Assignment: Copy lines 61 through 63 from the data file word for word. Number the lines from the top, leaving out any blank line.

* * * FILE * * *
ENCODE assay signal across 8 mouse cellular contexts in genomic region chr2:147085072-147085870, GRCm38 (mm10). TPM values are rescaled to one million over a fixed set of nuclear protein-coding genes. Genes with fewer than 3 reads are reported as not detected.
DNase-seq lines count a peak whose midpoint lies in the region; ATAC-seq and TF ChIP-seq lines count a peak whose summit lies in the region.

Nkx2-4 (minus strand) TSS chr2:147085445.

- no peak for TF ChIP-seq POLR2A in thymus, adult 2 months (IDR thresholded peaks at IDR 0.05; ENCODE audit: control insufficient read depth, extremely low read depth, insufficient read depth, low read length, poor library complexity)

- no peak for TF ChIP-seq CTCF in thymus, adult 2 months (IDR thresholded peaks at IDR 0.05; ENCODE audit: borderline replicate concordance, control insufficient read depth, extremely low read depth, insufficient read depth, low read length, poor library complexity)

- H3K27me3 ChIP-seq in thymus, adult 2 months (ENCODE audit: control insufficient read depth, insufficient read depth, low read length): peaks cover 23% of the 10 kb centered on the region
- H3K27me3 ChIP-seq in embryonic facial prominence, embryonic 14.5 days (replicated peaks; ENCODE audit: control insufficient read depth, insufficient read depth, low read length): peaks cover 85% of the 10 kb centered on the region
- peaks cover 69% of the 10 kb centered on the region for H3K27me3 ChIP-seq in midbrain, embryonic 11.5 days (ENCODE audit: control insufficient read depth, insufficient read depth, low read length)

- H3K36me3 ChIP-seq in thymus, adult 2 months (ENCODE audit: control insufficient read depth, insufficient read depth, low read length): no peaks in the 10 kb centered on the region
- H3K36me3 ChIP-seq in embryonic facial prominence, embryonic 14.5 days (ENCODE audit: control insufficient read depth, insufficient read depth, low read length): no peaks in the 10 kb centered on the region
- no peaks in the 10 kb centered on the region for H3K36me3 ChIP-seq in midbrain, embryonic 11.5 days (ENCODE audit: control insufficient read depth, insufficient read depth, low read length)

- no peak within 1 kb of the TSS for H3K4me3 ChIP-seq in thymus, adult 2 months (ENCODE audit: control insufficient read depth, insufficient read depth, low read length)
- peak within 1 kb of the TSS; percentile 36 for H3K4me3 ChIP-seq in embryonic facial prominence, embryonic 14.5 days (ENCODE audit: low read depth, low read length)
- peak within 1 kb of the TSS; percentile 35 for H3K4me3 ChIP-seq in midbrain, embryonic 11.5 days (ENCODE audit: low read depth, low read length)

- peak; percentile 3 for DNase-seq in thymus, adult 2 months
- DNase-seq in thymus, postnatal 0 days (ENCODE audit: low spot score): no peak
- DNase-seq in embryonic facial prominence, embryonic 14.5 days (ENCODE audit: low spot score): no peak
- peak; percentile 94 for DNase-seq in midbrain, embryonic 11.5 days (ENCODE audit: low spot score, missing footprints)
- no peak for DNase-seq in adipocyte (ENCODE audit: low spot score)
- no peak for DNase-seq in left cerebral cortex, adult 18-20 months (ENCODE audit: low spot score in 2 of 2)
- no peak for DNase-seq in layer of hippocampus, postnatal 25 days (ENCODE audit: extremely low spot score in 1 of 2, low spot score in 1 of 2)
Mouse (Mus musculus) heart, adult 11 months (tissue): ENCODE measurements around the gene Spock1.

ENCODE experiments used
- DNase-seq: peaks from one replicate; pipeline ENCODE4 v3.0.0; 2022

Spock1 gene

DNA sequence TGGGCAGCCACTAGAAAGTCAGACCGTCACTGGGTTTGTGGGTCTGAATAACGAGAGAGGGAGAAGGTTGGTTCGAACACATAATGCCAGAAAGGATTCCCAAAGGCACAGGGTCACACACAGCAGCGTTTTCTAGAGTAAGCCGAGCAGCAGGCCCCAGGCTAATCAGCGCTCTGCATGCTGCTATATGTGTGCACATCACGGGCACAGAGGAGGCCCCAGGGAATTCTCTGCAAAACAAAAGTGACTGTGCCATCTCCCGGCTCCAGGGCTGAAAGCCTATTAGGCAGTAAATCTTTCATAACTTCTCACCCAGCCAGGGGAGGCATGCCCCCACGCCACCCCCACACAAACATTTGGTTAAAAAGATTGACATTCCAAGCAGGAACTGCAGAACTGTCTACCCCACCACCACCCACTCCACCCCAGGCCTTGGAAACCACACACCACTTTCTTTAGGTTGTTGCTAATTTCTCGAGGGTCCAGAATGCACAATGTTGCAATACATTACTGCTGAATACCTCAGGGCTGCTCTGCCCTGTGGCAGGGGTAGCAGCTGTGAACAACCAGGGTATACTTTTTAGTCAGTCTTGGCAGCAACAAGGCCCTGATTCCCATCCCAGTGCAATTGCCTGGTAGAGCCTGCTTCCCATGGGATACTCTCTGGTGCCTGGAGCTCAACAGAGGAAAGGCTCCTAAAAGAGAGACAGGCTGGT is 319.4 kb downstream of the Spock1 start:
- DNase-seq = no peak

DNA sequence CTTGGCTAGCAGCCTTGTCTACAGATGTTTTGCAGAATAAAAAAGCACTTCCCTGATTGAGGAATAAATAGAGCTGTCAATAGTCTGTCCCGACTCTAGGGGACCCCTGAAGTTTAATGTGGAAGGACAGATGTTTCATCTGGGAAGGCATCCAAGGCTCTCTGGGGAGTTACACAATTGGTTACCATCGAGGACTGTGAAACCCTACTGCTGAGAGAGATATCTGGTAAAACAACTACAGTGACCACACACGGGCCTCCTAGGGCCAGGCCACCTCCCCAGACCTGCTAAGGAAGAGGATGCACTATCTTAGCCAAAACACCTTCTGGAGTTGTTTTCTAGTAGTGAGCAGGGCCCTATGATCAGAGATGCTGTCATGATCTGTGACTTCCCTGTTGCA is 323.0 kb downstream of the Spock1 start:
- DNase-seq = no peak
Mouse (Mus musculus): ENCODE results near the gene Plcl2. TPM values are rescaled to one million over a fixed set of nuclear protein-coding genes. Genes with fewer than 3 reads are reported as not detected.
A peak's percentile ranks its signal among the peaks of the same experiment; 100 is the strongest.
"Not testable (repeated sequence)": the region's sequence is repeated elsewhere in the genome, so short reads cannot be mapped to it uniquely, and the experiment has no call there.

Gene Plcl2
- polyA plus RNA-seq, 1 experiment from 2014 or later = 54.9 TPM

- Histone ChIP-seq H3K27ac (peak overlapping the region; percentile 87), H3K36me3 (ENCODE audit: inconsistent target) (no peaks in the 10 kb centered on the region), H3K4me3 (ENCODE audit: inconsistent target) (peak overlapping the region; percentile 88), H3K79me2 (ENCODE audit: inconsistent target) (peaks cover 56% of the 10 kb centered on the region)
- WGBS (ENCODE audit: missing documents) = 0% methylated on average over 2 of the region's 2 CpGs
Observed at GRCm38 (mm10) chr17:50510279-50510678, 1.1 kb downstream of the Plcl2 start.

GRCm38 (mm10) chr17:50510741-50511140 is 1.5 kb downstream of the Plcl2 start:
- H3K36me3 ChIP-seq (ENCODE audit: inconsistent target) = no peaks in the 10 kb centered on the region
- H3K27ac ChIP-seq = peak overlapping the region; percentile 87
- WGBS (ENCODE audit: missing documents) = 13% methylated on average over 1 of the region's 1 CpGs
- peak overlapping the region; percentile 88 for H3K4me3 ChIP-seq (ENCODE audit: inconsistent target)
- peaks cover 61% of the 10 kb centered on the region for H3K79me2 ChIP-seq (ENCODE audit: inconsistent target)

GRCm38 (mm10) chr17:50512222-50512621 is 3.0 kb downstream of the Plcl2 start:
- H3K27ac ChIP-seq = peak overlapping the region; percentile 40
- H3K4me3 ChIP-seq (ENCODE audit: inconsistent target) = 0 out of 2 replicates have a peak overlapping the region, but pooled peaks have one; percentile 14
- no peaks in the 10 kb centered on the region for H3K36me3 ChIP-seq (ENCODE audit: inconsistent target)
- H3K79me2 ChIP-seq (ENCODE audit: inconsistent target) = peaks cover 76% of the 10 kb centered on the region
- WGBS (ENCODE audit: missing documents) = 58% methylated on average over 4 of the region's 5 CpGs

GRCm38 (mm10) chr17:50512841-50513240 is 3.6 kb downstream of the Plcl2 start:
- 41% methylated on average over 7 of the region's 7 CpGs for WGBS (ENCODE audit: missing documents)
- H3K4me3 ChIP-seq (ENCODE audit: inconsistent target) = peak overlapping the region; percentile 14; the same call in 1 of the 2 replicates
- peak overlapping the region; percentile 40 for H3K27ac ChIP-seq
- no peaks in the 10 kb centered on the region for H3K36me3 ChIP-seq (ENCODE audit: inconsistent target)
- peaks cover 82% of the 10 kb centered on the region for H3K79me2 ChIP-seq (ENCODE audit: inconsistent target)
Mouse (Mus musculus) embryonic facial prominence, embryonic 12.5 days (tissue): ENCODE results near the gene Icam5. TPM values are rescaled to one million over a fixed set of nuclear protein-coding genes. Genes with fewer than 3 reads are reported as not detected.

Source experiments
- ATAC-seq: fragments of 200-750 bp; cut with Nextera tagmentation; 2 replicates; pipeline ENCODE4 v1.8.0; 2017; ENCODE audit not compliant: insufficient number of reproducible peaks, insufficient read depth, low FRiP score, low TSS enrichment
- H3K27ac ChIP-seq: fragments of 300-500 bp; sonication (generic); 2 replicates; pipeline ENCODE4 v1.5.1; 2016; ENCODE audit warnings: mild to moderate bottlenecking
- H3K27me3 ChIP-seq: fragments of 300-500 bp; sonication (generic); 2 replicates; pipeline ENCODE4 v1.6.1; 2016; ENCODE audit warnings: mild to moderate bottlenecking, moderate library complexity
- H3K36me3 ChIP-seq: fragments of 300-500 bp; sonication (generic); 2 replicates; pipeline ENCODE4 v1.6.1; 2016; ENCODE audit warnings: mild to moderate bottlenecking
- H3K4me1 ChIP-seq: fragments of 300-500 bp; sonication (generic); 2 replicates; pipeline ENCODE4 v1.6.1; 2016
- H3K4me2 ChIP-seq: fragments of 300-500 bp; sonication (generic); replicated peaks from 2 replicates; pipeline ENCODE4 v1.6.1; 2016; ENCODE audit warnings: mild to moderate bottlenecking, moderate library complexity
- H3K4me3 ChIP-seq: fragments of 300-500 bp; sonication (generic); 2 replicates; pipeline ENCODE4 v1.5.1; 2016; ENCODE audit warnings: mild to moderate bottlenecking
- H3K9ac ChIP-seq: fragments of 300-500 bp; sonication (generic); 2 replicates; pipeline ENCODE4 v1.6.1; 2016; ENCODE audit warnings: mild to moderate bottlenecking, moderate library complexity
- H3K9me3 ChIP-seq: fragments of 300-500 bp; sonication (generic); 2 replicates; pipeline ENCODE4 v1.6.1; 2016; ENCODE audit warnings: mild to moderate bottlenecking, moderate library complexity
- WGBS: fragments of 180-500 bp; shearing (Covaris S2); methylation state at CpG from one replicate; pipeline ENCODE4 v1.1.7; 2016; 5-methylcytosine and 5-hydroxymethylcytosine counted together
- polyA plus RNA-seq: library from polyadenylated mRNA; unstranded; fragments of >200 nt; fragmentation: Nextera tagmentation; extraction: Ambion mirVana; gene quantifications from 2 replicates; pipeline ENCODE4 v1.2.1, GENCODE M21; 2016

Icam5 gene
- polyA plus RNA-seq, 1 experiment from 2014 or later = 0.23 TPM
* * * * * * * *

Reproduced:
- H3K36me3 ChIP-seq: fragments of 300-500 bp; sonication (generic); 2 replicates; pipeline ENCODE4 v1.6.1; 2016; ENCODE audit warnings: mild to moderate bottlenecking
- H3K4me1 ChIP-seq: fragments of 300-500 bp; sonication (generic); 2 replicates; pipeline ENCODE4 v1.6.1; 2016
- H3K4me2 ChIP-seq: fragments of 300-500 bp; sonication (generic); replicated peaks from 2 replicates; pipeline ENCODE4 v1.6.1; 2016; ENCODE audit warnings: mild to moderate bottlenecking, moderate library complexity